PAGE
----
Hot Profits, Cool Employees - Shadeports Benefit More Than Just The Vehicle
By Chip Breitweiser
As detailing pros, we all know not to work on vehicles in the sun. UV rays soften up the clear-coat surface on autos and make them susceptible to scratching and swirl marks. Water dries more quickly on the hot surface and leaves chemical and hard-water spots and stains. The vehicle interior even heats up, causing an uncomfortable hand off to the customer.
HEAT UP YOUR PROFITS
How does industrial grade shade improve profit? It does so in several different ways:
Nothing shouts to the world, “I am a professional detail center” like a shade structure
Marketing is a challenge for many detail centers. Where to invest, how to invest, which method is best, etc. We have all tried different methods to pull in mo
Covering for pay stations.
customers and we have an idea of what works best in our local areas. Visibility is key to drawing more customers no matter where we are located. Drawing in more customers is vital to the health of the business. Whether on a prime corner or on a side street, a professional shade structure, or a well placed professional shade sail, screams out to everyone driving by, “We will take care of your car professionally!”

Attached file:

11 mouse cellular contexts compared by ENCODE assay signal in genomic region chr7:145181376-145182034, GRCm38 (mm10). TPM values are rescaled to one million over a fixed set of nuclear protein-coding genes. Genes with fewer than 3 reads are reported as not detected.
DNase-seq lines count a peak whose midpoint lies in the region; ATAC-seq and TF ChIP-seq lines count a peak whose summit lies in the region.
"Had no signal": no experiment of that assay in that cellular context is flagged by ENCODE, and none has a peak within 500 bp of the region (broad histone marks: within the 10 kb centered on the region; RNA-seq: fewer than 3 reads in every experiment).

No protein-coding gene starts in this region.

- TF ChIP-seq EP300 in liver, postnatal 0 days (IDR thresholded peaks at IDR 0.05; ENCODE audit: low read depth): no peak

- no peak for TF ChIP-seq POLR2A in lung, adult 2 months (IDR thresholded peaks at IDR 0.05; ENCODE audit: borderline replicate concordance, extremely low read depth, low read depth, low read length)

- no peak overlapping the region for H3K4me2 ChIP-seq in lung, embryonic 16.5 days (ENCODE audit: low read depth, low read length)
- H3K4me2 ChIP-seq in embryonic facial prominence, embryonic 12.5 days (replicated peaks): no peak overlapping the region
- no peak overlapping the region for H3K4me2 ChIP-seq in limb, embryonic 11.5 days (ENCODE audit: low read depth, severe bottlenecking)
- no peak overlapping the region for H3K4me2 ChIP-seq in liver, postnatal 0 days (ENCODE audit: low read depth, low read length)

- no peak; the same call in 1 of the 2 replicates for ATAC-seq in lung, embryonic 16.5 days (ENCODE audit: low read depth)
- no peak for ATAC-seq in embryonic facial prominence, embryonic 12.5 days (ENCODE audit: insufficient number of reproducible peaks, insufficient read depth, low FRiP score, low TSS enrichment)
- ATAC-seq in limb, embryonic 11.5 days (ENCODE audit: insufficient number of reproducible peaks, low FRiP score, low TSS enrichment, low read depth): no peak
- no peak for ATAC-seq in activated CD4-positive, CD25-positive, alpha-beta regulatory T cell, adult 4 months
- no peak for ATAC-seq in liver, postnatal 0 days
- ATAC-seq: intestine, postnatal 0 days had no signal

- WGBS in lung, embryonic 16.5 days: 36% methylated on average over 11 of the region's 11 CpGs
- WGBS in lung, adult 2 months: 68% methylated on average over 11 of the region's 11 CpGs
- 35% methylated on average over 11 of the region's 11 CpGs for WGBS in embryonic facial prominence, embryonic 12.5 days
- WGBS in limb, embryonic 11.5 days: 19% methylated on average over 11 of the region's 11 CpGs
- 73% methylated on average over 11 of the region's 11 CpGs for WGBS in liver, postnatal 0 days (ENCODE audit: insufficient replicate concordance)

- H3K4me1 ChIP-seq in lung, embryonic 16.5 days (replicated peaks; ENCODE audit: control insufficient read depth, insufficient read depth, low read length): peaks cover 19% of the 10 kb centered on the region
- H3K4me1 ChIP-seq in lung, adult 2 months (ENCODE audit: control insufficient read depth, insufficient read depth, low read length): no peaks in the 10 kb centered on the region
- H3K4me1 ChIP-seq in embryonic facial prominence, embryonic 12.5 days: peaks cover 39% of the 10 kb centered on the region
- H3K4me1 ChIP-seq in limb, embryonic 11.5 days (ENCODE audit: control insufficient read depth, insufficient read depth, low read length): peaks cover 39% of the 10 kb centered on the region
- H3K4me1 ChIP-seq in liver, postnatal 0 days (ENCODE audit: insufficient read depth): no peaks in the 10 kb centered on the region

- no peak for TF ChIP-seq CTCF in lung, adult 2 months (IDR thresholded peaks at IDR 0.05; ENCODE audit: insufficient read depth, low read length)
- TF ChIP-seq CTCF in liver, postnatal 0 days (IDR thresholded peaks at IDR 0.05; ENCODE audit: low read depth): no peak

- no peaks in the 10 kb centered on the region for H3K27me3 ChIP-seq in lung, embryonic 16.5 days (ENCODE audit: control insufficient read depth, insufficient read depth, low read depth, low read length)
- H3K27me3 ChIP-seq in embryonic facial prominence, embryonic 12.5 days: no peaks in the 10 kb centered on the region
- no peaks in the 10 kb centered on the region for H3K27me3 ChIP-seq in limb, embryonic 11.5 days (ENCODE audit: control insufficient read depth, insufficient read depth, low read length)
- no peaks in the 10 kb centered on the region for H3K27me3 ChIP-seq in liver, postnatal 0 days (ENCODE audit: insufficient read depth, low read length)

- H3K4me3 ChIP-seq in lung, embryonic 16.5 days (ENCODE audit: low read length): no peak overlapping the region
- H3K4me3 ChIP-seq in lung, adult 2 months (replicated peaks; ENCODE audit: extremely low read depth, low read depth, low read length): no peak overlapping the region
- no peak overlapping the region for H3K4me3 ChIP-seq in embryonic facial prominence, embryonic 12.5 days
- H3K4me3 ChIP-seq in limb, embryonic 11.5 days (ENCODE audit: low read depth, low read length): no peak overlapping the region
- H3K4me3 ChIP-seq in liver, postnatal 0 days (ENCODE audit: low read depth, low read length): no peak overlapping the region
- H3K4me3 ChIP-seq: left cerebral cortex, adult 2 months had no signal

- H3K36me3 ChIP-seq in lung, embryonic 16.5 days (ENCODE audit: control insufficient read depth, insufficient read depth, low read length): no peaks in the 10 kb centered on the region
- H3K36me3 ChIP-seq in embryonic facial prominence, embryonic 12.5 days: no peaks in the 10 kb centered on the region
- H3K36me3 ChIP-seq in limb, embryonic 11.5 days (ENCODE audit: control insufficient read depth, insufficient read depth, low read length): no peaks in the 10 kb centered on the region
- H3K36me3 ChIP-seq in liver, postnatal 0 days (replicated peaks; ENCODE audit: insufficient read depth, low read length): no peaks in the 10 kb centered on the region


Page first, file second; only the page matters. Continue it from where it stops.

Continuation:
Improved flow means higher throughput without introducing potential accident areas
Defined flow paths keep everything predictable. We often use cones and painted lines to define the flow paths, only to have the cones moved or the lines disregarded. A professional shade structure creates a well-defined, easily visible, overhead marker for work areas. Combinations of cantilever structures can eliminate the need for columns in traffic areas and remove potential accident zones, while keeping everyone on the line and the line running smoothly.
A cooler, more comfortable working environment leads to higher productivity
We all know that time is money. We spend time looking at flow through the wa